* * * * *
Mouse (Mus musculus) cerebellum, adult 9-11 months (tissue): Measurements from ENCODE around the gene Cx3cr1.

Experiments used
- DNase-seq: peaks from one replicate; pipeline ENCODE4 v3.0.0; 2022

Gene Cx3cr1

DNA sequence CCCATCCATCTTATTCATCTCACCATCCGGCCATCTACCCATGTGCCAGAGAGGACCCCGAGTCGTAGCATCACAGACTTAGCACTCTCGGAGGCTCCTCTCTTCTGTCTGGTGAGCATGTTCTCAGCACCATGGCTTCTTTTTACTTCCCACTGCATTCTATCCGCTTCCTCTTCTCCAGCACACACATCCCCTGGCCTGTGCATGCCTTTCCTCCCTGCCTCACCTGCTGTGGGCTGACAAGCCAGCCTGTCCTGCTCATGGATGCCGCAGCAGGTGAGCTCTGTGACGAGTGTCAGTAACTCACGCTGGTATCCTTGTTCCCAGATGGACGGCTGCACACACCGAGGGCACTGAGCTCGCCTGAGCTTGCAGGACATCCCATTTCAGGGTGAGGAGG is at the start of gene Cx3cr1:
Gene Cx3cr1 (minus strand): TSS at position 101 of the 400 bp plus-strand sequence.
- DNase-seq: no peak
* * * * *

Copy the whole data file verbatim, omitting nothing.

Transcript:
Mouse (Mus musculus) cerebellum, adult 9-11 months (tissue): Measurements from ENCODE around the gene Cx3cr1.

Experiments used
- DNase-seq: peaks from one replicate; pipeline ENCODE4 v3.0.0; 2022

Gene Cx3cr1

DNA sequence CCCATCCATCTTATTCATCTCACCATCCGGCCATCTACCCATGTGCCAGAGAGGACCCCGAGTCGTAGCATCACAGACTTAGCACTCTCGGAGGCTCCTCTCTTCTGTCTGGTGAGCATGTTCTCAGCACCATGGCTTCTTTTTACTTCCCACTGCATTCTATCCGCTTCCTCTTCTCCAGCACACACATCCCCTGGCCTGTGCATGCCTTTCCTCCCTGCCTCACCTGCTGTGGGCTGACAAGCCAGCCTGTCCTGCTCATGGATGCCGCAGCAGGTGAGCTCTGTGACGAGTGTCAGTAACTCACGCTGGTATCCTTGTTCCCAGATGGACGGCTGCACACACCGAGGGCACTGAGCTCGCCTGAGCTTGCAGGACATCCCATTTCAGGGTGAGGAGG is at the start of gene Cx3cr1:
Gene Cx3cr1 (minus strand): TSS at position 101 of the 400 bp plus-strand sequence.
- DNase-seq: no peak